“He is to slaughter the young bull before Adonai ; and the sons of Aharon, the cohanim, are to present the blood. They are to splash the blood against all sides of the altar, which is by the entrance to the tent of meeting.”-Leviticus 1:11
In chapter one of Leviticus, there are a few foundational principles behind all the sacrifices that we need to have firmly embedded in our craniums.
Chief among these principles is that ONLY A PRIEST FROM THE TRIBE OF LEVI is authorized to officiate over the sacrifices.
If the priest in question was NOT from the Tribe of Levi, he was illegitimate, period.
If a non-Levite fake priest was to officiate over the sacrificial rituals, the holy sanctuary would become defiled.
Another point we need to understand was that this Levitical priesthood was a shaking up of an already existing centuries-old tradition.
See, until these sacrificial laws were given to Moses, each individual Israelite family performed their own rites and rituals with the firstborn of the family serving as the head priest.
The Levites and their newly assigned station as the priests of Israel represented a radical departure from how things were done in Israel up to that time.
Once the Levite priesthood was established, household family rituals became instantly outlawed.
When this happened, many folks had difficulty accepting this new reality.
The firstborns in particular were really ticked off at losing their prestigious family priest status to this new Levite regime.
Moving on, the other point made clear in this chapter is about blood.
First, only the priests were allowed to handle the blood of the sacrificial animal.
Second, some portion of blood from every animal sacrifice had to be splashed onto the holy altar.
This was extremely important!
If the blood from the animal sacrifice was NOT splashed onto the Altar, the sacrifice was pretty much null and void.
It would have been the same as if no sacrifice had been offered up at all.
The BLOOD is what makes the sacrifice a sacrifice.
I’ll be explaining this in detail later but for now just understand that unless the blood from the animal makes contact with the Altar, the blood does NOT become Holy.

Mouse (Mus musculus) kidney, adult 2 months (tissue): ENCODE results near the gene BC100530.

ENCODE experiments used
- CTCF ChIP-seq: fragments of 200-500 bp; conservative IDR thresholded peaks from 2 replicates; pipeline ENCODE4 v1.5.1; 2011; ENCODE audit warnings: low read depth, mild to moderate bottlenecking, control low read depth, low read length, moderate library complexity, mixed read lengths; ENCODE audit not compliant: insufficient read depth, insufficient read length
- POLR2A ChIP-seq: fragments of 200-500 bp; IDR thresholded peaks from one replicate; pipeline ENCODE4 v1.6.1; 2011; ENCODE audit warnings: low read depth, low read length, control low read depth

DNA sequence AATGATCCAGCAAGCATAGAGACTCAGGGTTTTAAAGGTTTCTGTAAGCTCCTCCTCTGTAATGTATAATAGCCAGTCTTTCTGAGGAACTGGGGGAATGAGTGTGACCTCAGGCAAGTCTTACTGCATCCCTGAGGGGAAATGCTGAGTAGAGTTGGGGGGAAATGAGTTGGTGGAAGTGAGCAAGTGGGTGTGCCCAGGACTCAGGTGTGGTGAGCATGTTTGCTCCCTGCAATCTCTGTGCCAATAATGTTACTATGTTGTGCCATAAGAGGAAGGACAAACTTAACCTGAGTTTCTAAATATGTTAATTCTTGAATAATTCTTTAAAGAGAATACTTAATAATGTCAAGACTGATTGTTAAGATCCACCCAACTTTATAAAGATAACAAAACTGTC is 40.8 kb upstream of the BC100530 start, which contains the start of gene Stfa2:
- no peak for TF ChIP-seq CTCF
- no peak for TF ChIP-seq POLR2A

This brings us to another extremely important Biblical principle concerning holiness that you’ve just got to understand.
This is a super governing principle that will explain so much as we move forward in our studies.
The principle is this:
Once the Lord declares something HOLY, whether that something is an object or a person, the holiness of that object becomes contagious.
The state of holiness can be passed on from object to object, person to person, person to object etcetera.
And vice versa is also true, a defiled object can infect something holy.
This is why the HOLY must in all circumstances be kept separate from anything that is common or defiled.
And when I say “common” or “defiled”, be aware that these are not throwaway terms.
These are words that I will be defining in great detail later on.
Just please understand the point I mentioned that the holiness of an object or person can be transmitted to things and people around them.
Understanding this one point alone will shed light on so many things you probably wondered about in the Scriptures such as why the Lord had to destroy certain cities to every man, woman, and child, why believers should not mate with unbelievers, why the Lord had to destroy certain priests when they were officiating in His temple, etcetera.
One final point, understand that the sacrificial animal nor its blood is inherently holy.
Once the owner singles out an animal out of his herd to be used as a sacrifice, it’s not like the creature magically takes on the properties of holiness.
The blood of the animal ONLY BECOMES HOLY THE INSTANT ITS BLOOD TOUCHES THE BRAZEN ALTAR.
Once that happens, the blood is now ready to be used for its sacrificial purpose.
This closes Leviticus Chapter One.
The next time we meet, we’ll be discussing the next common sacrifice (there are five common sacrifices in total).
However, before we go, here are some quick review points of the first sacrifice, the OLAH or BURNT OFFERING we have been studying over the past couple of days.
-The OLAH is normally translated as the BURNT OFFERING which is what scholars call a functional translation. A literal translation would be NEAR OFFERING. It is called a NEAR OFFERING because the smoke from this sacrifice as it rose towards the heavens brought one NEARER to the Lord.
-This sacrifice was NOT about sin atonement. It was more like a gift to maintain your peaceful relationship with the Lord. It was also about acknowledging your corrupt condition before a Holy God.
-This sacrifice was offered up daily once in the morning and once in the evening.
-The animals for this sacrifice ranged from bulls, to sheep, to birds and the burning up of these animals was to be complete, nothing was to remain.
-When the Lord commanded Abraham to offer up Isaac, it was as an OLAH or a BURNT OFFERING.
NEXT TIME WE BEGIN LEVITICUS CHAPTER TWO